Temporal Effects of High Fishmeal Diet on Gut Microbiota and Immune Response in Clostridium perfringens-Challenged Chickens.
ABSTRACT: Necrotic enteritis (NE) caused by Clostridium perfringens is responsible for huge financial losses in the poultry industry annually. A diet highly supplemented with fishmeal is one factor predisposing chickens to the development of clinical NE. However, the effects of fishmeal-rich diets on the gut microbiota and immune response in chickens with C. perfringens challenge over the long-term are not well-understood. Here, a chicken NE model was established in which chickens were fed high fishmeal diet and subsequently infected with C. perfringens (FM/CP). Two control groups of chickens, one that was not infected and had a high fishmeal feeding (FM) and another group only infected with C. perfringens with basic diets (CP), were used as comparators. We analyzed the gut microbiota and immune response of the three groups at the age of 20, 24 [1 day post-infection (dpi)] and 30 days (7 dpi) using 16S rDNA sequencing and real-time PCR, respectively. We found that the composition of the gut microbiota had significant shifted in both the CP and FM/CP groups, although the CP group did not have intestinal lesions. The structure of the gut microbiota in C. perfringens-challenged chickens, independent of a high fishmeal diet, had the tendency to return to their non-infection state if the chickens no longer received C. perfringens challenge. Gut microbiota variation with time in challenged chickens with high fishmeal diet feeding was superimposed upon that of non-infected chickens with high fishmeal feeding. For the immune response, the relative expression of IL-8 in the ileum was significantly higher in infected chickens independent of high fishmeal feeding than in non-infected chickens. However, the expression of alpha 1-acid glycoprotein (AGP) and serum amyloid A (SAA) genes in chicken liver were significantly increased in FM/CP compared to the other groups. In conclusion, high fishmeal feeding induced significant changes to the structure of chicken gut microbiota over time and such changes provided an opening for C. perfringens infection to progress to NE. The relative expression of AGP and SAA in liver tissue may be used as diagnostic biomarkers for poultry NE but such an indication requires further investigation.
Project description:Necrotic enteritis (NE) causes huge economic losses to the poultry industry. Probiotics are used as potential alternatives to antibiotics to prevent NE. It is known that Clostridium butyricum can act as a probiotic that can prevent infection. However, whether or not it exerts a beneficial effect on NE in chickens remains elusive. Therefore, we investigated the impact of C. butyricum on immune response and intestinal microbiota during the development of NE in chickens, including experimental stages with basal diets, high-fishmeal-supplementation diets, and Clostridium perfringens challenge. Chickens were divided into two groups from day 1 to day 20: one group had its diet supplemented with C. butyricum supplementation and one did not. At day 20, the chickens were divided into four groups: C. perfringens challenged and unchallenged chickens with and without C. butyricum supplementation. All groups were fed a basal diet for 13 days and thereafter a basal diet with 50% fishmeal from day 14 to 24. Chickens were infected with C. perfringens from day 21 to 23. At days 13, 20 and 24, samples were collected for analysis of the relative expression of immune response and intestinal mucosa barrier-related genes and intestinal microbes. The results show that C. butyricum can inhibit the increase in IL-17A gene expression and the reduction in Claudin-1 gene induced-expression caused by C. perfringens challenge. Moreover, C. butyricum was found to increase the expression of anti-inflammatory IL-10 in infected chickens. Although C. butyricum was found to have a significant beneficial effect on the structure of intestinal bacteria in the basal diet groups and decrease the abundance of C. perfringens in the gut, it did not significantly affect the occurrence of intestinal lesions and did not significantly correct the shift in gut bacterial composition post C. perfringens infection. In conclusion, although C. butyricum promotes the expression of anti-inflammatory and tight junction protein genes and inhibits pro-inflammatory genes in C. perfringens-challenged chickens, it is not adequate to improve the structure of intestinal microbiota in NE chickens. Therefore, more effective schemes of C. butyricum supplementation to prevent and treat NE in chickens need to be identified.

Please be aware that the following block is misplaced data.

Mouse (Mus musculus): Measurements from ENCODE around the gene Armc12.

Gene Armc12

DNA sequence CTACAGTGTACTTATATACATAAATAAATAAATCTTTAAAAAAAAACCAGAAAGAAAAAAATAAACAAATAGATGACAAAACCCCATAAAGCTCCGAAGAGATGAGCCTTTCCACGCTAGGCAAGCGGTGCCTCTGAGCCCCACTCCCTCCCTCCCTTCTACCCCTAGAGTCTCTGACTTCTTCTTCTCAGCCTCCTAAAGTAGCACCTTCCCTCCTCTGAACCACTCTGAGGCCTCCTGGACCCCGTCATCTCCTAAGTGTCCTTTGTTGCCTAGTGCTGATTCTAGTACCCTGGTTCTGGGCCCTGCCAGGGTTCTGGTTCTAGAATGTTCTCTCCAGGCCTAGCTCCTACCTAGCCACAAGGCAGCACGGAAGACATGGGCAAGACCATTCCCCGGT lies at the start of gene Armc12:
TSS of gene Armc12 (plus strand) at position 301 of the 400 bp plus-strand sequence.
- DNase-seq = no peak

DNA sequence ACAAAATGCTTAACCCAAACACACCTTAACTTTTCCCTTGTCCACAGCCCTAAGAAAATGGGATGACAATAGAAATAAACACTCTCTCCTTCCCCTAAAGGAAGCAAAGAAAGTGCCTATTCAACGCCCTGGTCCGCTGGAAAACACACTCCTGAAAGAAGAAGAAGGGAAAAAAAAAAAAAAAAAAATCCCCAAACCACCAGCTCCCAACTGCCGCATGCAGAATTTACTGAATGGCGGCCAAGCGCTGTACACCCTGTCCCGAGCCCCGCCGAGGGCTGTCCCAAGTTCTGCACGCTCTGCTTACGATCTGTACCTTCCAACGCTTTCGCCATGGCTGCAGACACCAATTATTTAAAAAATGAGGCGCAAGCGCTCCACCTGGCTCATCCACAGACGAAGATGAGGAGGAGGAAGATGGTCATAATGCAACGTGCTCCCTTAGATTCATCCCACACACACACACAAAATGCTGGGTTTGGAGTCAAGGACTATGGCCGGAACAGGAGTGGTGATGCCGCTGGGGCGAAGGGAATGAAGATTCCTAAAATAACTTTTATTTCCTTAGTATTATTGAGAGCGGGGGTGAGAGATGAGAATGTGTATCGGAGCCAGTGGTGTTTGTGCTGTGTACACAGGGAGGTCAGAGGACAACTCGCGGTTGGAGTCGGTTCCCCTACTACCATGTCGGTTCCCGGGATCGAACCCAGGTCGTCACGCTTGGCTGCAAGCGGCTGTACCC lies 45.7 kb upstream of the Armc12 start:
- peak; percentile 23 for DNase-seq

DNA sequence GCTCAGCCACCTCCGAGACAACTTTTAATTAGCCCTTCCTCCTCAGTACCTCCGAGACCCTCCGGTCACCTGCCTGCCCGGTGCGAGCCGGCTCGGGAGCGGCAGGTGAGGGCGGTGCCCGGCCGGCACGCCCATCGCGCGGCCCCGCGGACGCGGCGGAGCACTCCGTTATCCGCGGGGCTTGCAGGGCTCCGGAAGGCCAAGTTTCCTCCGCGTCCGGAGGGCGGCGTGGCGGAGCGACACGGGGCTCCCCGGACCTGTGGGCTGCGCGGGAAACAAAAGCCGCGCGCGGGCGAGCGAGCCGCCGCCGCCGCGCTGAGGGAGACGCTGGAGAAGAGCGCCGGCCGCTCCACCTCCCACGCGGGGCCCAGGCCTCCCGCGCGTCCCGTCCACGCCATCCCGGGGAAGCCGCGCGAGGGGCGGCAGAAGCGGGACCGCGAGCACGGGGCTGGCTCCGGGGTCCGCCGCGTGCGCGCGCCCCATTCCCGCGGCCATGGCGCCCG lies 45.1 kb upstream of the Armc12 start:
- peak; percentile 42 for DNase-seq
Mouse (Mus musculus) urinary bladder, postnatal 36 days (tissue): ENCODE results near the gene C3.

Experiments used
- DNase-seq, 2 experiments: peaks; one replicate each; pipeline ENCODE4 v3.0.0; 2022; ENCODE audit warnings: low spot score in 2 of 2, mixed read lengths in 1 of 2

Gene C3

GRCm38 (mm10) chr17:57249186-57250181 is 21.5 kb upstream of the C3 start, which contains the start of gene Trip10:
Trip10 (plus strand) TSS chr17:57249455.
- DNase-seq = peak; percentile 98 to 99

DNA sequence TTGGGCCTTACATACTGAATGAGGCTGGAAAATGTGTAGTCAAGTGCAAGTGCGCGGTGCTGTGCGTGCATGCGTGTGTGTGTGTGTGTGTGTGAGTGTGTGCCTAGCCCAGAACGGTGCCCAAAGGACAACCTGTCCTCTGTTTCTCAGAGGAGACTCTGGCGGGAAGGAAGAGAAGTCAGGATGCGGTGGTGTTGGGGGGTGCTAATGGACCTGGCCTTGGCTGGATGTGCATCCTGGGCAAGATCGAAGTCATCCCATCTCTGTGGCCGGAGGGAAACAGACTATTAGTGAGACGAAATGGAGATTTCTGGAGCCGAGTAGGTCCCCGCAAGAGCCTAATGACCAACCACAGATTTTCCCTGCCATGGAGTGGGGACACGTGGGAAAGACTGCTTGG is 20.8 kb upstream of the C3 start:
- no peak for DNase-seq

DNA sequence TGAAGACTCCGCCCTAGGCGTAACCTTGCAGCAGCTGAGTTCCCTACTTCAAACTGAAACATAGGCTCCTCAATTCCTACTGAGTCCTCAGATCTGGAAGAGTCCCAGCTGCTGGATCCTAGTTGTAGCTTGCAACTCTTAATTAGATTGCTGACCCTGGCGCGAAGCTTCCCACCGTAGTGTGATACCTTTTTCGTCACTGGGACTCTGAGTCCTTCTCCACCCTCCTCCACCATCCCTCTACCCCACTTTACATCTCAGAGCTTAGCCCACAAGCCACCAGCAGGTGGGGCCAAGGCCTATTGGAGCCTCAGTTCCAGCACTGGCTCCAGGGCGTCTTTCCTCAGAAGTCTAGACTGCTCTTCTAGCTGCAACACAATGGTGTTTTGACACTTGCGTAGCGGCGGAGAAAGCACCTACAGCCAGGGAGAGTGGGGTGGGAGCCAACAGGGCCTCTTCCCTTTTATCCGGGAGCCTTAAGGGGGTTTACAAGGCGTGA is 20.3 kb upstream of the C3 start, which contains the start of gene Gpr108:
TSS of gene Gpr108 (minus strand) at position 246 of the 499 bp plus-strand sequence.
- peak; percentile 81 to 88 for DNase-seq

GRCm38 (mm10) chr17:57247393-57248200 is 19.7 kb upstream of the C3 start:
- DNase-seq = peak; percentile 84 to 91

Project description:Necrotic enteritis (NE) is a severe intestinal disease, which can change gut microbiota and result in a high cost for the poultry industry worldwide. However, little is known regarding how the gut microbiota of NE chicken ileum are changed by Bacillus licheniformis. This study was conducted to investigate how ileum microbiota structure was changed by B. licheniformis in broiler chickens challenged with Clostridium perfringens-induced NE through Illumina MiSeq sequencing. The broilers were randomly separated into four groups: the negative control group (NC), the positive control group (PC), the fishmeal and coccidia group (FC), and the PC group supplied with feed containing B. licheniformis (BL). Compared to the PC and FC, alpha diversity, beta diversity, and the bacterial taxa of the ileum microbiota were more similar in BL and NC. Some genera, which were related to the NE control, became insignificant in BL with NC, such as Lactobacillus, Lactococcus, Bacteroides, Ruminococcus and Helicobacter. The PICRUSt analysis revealed that a tumour suppressor gene, p53, which was negatively correlated with Helicobacter, was enriched in the BL group. Our findings showed that the ileum microbiota disorder caused by NE in chickens was normalized by dietary B. licheniformis supplementation.